2. A process for making a shaped refrigerant article, comprising the steps of filling a container partially full of water and a substance that reacts with said water to form a generally water-tight gel, sealing the resulting gel in said container, exerting pressure on the container to shape said gel, and puncturing the container while it is under pressure to eliminate entrapped air, said gel operating to seal the puncture.
3. A method for making a shaped refrigerant article, comprising the steps of filling a container with a hot gel which on cooling will be substantially water-tight, sealing said container shut, applying pressure to shape the gel in the container and drive contained air to a predetermined locus, puncturing said container to let said contained air out, and cooling said gel in its container.
4. A method for making a shaped, non-leaking, refrigerant article, comprising the steps of introducing simultaneously into a container water and a water-gelling substance chosen from the group consisting of starch, bentonite, and cellulose gum, mixing them to form a gel, and shaping said gel under pressure in said container.
5. A refrigerant holdover package for use as a semipermanent refrigerant which can be repeatedly frozen and thawed, consisting essentially of a gel composed essentially of starch, borax, and water in proportions of between 300 and 2,000 parts of water and between 13 and parts of borax per 100 parts of starch, said gel being encased in a sealed Water-proof container, said gel serving to seal punctures made in said container.
6. A refrigerant holdover package for use as a semipermanent refrigerant which can be repeatedly frozen and thawed, consisting essentially of a gel composed essentially of starch, water, borax, and paraformaldehyde, in the approximate proportions of between 300 and 2,000 parts of water, between 3 and 100 parts of borax, and between /2 and 100 parts of paraformaldehyde, per 100 parts of starch, said gel being encased in a sealed waterproof container, said gel serving to seal punctures made in said container.
7. A process for making a shaped refrigerant article comprising the steps of filling a flexible water-proof container with gelling mixture of water, borax, and starch in the proportions of between about 300 and 2,000 parts of water and between about 13 and 100 parts of borax per 100 parts of starch, sealing the resulting gel in said container, exerting pressure on the container to shape said gel, and puncturing the container while it is under pressure to eliminate entrapped air, said gel acting to seal the puncture.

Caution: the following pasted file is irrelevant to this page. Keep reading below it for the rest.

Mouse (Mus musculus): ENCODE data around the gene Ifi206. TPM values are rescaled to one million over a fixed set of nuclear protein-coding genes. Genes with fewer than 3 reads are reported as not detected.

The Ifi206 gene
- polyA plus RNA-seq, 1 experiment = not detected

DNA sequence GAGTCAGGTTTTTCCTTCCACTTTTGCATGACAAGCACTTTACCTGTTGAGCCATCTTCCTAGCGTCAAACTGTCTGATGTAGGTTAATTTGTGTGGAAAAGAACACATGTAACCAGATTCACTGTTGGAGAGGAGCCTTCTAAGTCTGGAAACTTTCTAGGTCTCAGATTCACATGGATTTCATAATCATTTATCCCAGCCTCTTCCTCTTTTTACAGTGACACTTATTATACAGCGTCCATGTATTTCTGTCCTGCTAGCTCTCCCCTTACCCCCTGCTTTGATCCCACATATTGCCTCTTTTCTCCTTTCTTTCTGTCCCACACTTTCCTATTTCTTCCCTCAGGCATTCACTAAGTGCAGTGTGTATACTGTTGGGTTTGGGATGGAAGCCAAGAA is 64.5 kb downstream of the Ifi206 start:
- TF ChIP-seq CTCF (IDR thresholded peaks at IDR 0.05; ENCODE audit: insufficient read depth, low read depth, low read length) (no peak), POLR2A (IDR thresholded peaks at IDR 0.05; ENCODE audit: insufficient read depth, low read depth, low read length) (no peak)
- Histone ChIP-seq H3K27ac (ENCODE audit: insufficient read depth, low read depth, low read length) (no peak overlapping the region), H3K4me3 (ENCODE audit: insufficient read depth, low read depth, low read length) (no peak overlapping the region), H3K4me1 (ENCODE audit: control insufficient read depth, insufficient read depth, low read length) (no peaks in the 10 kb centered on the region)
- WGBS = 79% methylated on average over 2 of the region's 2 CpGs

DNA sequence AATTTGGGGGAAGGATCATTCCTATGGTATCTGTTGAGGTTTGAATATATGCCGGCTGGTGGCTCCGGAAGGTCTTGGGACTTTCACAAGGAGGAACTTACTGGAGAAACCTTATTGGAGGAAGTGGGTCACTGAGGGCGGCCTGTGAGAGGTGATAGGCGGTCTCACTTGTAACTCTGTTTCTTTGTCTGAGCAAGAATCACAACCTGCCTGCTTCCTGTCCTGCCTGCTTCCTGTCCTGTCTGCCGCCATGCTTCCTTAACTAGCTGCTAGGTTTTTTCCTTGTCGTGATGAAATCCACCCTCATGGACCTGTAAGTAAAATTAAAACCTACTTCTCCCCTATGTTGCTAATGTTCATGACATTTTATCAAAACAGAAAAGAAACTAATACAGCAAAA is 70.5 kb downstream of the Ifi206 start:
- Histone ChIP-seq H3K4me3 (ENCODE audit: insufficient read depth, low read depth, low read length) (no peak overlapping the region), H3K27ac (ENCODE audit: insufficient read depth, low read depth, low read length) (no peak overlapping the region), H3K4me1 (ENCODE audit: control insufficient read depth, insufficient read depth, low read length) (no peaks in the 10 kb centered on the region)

8. A process for making a shaped refrigerant article comprising the steps of filling a flexible water-proof container with a gelling mixture of water, borax, paraformaldehyde, and starch in the approximate proportions of between 300 and 2,000 parts of water, between 3 and 100 parts of borax, and between fa and 100 parts of paraformaldehyde, per 100 parts of starch, sealing said container shut, applying pressure to shape the gel in the container and drive the contained air to a predetermined locus, puncturing said container to let said contained air out, the gel sealing the puncture, and cooling the gel in said container.
9. The refrigerant holdover package as set forth in claim 1 wherein said package is of generally cylindrical sausage configuration.
10. The refrigerant holdover package as set forth in claim 1 wherein said package is a roll of frozen gel and the container is sheet material, rolled like a jelly roll.
References Cited in the file of this patent UNITED STATES PATENTS 1,889,882 Woods Dec. 6. 1932 1,988,058 Traller Jan. 15, 1935 2,154,933 Hadsell Apr. 18, 1939 2,210,946 Moore Aug. 13, 1940 2,490,047 Gilchrist et al. Dec. 6, 1949 2,515,582 Beckwith et a1. July 18, 1950 2,574,763 Sears Nov. 13, 1951
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|US6572267 *||8 May 2001||3 Jun 2003||Sealstrip Corporation||Gussetted packages|
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|WO2002090200A1 *||10 Apr 2002||14 Nov 2002||Sealstrip Corporation||Gusseted packages|
|U.S. Classification||62/530, 252/70, 206/524.3, 252/72, 383/63|
|Cooperative Classification||F25D3/00, F25D2303/085, F25D2303/0822|